I received a reply from Congressman Peters (D-California 52) this April to my message against HR-5, “The Student Success Act.” The Congressman made several assertions concerning education that I discuss here in an open response.

Opening assertions by Congressman Peters:

“In an increasingly global economy, it is critical that we make educational investments that put our students in a position to compete with the rest of the world. For years, the United States has trailed countries like China and India not only in education investments, but also in student achievement. When crafting education bills, Congress should be sure that it is taking steps to close that gap, rather than broadening it.”

This paragraph states several widely held false beliefs. First of all the United States out spends India and China on education combined. According to the worldbank and a Chinese government data report for 2012, India spent less than 4% of GDP ($2.1 trillion) or about $80 Billion; China spent 4.2% of GDP ($10.36 trillion) or about $430 Billion; and the US spent more than 5% of GDP ($17.42 trillion) or about $800 Billion on education. Our education spending almost doubles India and China’s combined spending and per child we spend many times more than either country.

Student achievement measures depend upon what you want. If the goal is creative students who can innovate and lead happy lives then our system is clearly out producing India and China. One measuring stick might be Nobel Prize winners since 1949: America had 313 laureates; India 7; and China 8. Of the 8 Chinese, the Dalai Lama and Liu Xiaobo who won peace prizes both are considered criminals – Xiaobo is still in a Chinese prison; four are scientists who earned their degrees in the United States or Great Britain; and only the two literature recipients were educated in China. To recap, since 1949 two international and widely recognized citations for Chinese educated students compared to 313 such citations from our world’s best American education system.

It is common for business and political leaders to believe that standardized tests like the Programme for International Student Assessment (PISA) that is promoted by the Organization for Economic Development and Cooperation are reliable indicators of school quality and student achievement. For several reasons they are not. Walter Hahn from the University of Utah recently returned to Europe to investigate the changes in education since he left. He reports that about age eleven most students are tracked into either a university path or various non-university paths. Testing of the non-university track students is not typical. Same is true in Asia. We test everyone. Researchers also point to many other problems with international testing.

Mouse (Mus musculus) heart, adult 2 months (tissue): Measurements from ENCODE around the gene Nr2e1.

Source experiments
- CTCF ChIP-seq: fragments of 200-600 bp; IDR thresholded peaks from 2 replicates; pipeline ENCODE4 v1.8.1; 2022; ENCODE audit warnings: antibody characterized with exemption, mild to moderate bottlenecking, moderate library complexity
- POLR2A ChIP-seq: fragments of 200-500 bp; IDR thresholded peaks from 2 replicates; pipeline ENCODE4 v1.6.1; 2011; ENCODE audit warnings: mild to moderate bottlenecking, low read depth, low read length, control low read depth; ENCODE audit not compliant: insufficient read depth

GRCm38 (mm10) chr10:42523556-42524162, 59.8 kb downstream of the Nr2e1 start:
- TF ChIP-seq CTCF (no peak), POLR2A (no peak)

It is true that US students have never been top scorers on international testing, but large segments of our students are very competitive. However, focus on testing leads to bad pedagogy. Professor Yong Zhao of the University of Oregon has written extensively about the problem with hyper-focus on testing in China. He reports that the Chinese government has been trying since the 1970’s to reform its test focused education system. However, because of the culture steeped in millennia of testing is so ingrained, Chinese parents insure test preparation. It is normal in China to put children in test preparation private academies after school and on weekends.

Some of my colleagues have been paid to go to China and demonstrate teaching while Chinese delegations searching for education improvement have visited and observed at my high school, Mar Vista High School. They do not care that our federal government labels my school as “failing.” No one in China thinks they have a great education system. Professor Zhao recently wrote, “The only way China will win the global competition of the future is for the West to begin doing education the way China does.”[1]

Standards based testing is misleading. Professor Haladyna and associates conducted a highly regarded study that shows as soon as high stakes are tied to these tests, their validity is undermined. When institutions, teachers and students gain experience with high stakes tests they find ways to focus primarily on test preparation. I was even taught by a consultant at a teacher training, “if it is not on the test, it is a waste of time to teach it.”

Another example of how high stakes undermine test results is the SAT. For three decades, SAT scores have gone up, an industry has emerged to prepare students for the tests and the predictability of future success based on test results has gotten worse. The data is quite clear that high school grades with all their flaws are much more predictive of future collegiate success than SAT test results.

Your colleague Congresswomen, Susan Davis (D-California 53), asked me “how can schools be held accountable without testing?” This indicates a belief that standardized testing is a valid measure of school or teacher quality. Today, few people outside of the testing industry believe that to be the case. When No Child Left Behind (NCLB) forced high stakes testing on the nation, it did not enforce school accountability. Ironically, based on testing results, public schools were blamed for the result of poverty by the political and businessmen who were actually responsible. Kind of anti-accountability don’t you think?